YWCA Metropolitan Phoenix’s operations do not just apply to community service. It also supports its fellow nonprofit organizations through programs like the Equity in S.T.E.A.M. initiative. The program offers grants for nonprofits that offer projects supporting social equity in the Science, Technology, Engineering, Arts, and Mathematics (S.T.E.A.M.) fields, with the aim of leveling the disparity of minority and female participation in these industries. According to Esparza, these grants have already been extended to 35 nonprofits serving underprivileged communities. 
“Being able to have the flexibility to take on this critical work is the courage that (Scott’s) funds gave to us,” she says, “it’s truly a game changer.”

The Greater Phoenix Urban League (GPUL) received another one of Scott’s donations in 2022. 
The GPUL is just one of more than 90 affiliates of the National Urban League based in on-the-ground offices across the U.S.. The equal sign logo shared by all National Urban League affiliates is a representation of the civil rights and equality they hope to spread.

The Greater Phoenix organization found its roots in the valley in 1945, sharing the state of Arizona with the Tucson Urban League to the south. It describes itself as an “agent of change,” working to support underserved and minority communities in the fields of “economic empowerment,” “housing,” “education,” “civic engagement” and “health and wellness.”

According to the GPUL President George Dean, much of the funds donated by Scott are going towards expanding existing programs. The organization’s Summer Youth Employment Program, which places young participants in jobs with government entities, nonprofit, and for-profit organizations, has seen a great deal of growth due to increased funding.

“We had 15 students last summer. This summer, we got to have 150 students,” Dean says.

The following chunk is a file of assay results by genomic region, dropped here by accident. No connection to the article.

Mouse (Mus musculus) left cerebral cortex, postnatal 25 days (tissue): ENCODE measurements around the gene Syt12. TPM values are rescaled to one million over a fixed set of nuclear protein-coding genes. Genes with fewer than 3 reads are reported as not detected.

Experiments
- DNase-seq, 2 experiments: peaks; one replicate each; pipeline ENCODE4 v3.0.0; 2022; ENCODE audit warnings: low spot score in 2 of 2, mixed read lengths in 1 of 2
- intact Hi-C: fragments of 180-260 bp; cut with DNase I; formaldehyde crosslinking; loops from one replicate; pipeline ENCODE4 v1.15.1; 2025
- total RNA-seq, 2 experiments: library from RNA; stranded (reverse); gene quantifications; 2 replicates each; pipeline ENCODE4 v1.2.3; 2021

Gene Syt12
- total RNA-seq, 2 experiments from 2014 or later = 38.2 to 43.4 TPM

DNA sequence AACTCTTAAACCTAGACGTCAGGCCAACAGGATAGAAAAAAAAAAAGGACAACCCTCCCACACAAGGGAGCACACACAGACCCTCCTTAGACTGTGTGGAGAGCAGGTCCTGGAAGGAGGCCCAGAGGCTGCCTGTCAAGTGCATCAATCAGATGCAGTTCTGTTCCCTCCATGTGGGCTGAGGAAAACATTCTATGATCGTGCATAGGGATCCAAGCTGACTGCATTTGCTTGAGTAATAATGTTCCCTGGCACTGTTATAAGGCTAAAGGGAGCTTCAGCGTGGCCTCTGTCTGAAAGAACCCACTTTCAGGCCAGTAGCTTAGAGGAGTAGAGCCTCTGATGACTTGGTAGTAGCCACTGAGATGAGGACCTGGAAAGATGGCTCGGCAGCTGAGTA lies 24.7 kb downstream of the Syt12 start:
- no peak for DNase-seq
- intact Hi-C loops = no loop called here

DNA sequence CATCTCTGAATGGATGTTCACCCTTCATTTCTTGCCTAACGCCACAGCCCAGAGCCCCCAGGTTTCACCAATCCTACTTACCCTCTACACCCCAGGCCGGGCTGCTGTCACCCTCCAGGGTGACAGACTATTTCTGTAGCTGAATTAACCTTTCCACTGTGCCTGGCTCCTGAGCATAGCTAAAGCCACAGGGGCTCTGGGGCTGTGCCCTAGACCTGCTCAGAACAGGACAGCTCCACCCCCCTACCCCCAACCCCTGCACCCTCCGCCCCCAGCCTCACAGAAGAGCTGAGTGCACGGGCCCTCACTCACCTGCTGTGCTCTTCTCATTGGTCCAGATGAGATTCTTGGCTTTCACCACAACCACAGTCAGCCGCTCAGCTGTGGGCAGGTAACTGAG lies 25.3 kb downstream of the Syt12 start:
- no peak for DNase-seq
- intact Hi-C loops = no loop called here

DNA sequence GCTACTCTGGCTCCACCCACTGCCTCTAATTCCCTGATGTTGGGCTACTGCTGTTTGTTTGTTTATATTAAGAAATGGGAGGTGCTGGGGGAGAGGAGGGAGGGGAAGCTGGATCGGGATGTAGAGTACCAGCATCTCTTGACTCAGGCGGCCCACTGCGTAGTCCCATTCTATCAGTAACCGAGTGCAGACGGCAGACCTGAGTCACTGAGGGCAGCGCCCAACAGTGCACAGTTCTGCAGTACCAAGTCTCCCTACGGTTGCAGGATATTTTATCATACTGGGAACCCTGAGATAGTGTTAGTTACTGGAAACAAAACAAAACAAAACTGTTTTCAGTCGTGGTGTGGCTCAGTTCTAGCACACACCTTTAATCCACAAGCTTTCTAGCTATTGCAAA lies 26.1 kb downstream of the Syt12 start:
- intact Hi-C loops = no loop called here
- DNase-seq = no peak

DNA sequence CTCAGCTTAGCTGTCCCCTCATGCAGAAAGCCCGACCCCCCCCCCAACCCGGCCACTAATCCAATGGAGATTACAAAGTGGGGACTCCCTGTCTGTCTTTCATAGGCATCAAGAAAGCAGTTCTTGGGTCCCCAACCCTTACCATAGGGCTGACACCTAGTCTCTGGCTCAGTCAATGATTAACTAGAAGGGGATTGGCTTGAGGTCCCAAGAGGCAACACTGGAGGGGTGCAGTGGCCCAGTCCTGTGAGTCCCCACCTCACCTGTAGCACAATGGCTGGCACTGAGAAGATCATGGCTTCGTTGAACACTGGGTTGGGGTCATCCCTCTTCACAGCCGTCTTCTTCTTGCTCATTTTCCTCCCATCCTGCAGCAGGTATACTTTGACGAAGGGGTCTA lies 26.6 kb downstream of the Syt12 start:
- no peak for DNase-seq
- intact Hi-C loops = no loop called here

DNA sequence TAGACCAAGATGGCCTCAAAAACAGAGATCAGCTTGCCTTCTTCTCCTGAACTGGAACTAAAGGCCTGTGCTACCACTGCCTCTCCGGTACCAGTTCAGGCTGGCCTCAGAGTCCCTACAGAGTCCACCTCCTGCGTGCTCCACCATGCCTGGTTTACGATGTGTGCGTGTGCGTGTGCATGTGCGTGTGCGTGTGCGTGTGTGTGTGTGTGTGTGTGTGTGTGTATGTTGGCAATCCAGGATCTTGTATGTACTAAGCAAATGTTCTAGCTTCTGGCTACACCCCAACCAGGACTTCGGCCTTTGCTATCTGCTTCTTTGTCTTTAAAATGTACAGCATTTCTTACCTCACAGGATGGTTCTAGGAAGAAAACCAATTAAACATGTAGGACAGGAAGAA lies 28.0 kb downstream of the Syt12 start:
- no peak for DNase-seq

Through this program, the GPUL hopes to instill real-life career skills in the young participants, as well as give them the confidence to achieve in the future.

“We want these young people to feel very proud of themselves. We found that a lot of youngsters, especially from low-income communities, don’t have a high level of self-esteem,” says Dean. “My experiences have taught me that the higher the level of self-esteem, the greater the possibility of succeeding in what you’re trying to achieve.”

While the GPUL was surprised by and appreciative of Scott’s generosity, its president acknowledges that there is still more work to do to achieve the organization’s mission of social equity.

“It’s really been a struggle and the donation helped remove some of that,” Dean says, “but there’s still more to be done and we’re still looking for ways to make that happen.”

The Yield Giving Open Call will be accepting registrations to apply until Friday, May 5, 2023. Applications will be due on Monday, June 12, before 4 p.m. Central Standard Time. Awardees of the $1 million unrestricted operating gifts will be announced in early 2024.

Story and illustration by Lillian Finley, ASU Lodestar Center.

This story is part of the Nonprofit Social Innovation Hub, where organizations can find ideas and inspiration from their colleagues in the nonprofit and philanthropic community, from new operating models to fresh technology solutions.